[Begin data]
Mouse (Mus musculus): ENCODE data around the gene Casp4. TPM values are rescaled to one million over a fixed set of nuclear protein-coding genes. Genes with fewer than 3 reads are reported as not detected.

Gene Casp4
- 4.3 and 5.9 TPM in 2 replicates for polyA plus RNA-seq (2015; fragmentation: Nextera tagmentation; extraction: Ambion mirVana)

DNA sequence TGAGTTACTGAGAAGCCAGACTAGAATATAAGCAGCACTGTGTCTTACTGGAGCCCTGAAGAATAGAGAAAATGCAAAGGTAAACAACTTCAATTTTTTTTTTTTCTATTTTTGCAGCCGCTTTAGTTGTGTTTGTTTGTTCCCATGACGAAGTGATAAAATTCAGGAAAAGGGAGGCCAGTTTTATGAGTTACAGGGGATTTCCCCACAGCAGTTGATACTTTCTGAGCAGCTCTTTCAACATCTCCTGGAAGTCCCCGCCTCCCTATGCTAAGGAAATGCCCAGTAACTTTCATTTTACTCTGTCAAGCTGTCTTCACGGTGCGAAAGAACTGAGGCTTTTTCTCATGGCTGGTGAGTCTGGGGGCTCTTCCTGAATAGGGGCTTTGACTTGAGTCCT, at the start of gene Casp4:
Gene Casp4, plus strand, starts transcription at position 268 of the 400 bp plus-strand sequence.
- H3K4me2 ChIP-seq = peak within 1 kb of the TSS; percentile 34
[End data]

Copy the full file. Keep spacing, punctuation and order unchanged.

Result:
Mouse (Mus musculus): ENCODE data around the gene Casp4. TPM values are rescaled to one million over a fixed set of nuclear protein-coding genes. Genes with fewer than 3 reads are reported as not detected.

Gene Casp4
- 4.3 and 5.9 TPM in 2 replicates for polyA plus RNA-seq (2015; fragmentation: Nextera tagmentation; extraction: Ambion mirVana)

DNA sequence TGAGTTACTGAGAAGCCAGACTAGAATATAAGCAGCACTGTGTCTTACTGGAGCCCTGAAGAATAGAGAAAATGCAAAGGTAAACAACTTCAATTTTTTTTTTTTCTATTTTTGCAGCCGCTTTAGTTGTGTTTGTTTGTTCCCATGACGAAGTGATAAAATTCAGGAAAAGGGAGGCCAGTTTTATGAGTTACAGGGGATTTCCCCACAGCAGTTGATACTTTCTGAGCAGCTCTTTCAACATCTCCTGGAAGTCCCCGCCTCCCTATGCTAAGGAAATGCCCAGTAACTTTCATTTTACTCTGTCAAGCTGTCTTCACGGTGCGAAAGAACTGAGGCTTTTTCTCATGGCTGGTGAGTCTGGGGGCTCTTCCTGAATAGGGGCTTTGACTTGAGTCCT, at the start of gene Casp4:
Gene Casp4, plus strand, starts transcription at position 268 of the 400 bp plus-strand sequence.
- H3K4me2 ChIP-seq = peak within 1 kb of the TSS; percentile 34